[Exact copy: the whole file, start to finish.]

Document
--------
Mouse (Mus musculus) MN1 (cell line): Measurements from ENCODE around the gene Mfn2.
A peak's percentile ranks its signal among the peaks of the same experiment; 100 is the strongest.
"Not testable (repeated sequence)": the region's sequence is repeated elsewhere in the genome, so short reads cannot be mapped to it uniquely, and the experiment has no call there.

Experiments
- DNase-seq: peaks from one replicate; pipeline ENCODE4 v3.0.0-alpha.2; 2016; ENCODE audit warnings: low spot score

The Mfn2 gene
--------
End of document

Mouse (Mus musculus) MN1 (cell line): Measurements from ENCODE around the gene Mfn2.
A peak's percentile ranks its signal among the peaks of the same experiment; 100 is the strongest.
"Not testable (repeated sequence)": the region's sequence is repeated elsewhere in the genome, so short reads cannot be mapped to it uniquely, and the experiment has no call there.

Experiments
- DNase-seq: peaks from one replicate; pipeline ENCODE4 v3.0.0-alpha.2; 2016; ENCODE audit warnings: low spot score

The Mfn2 gene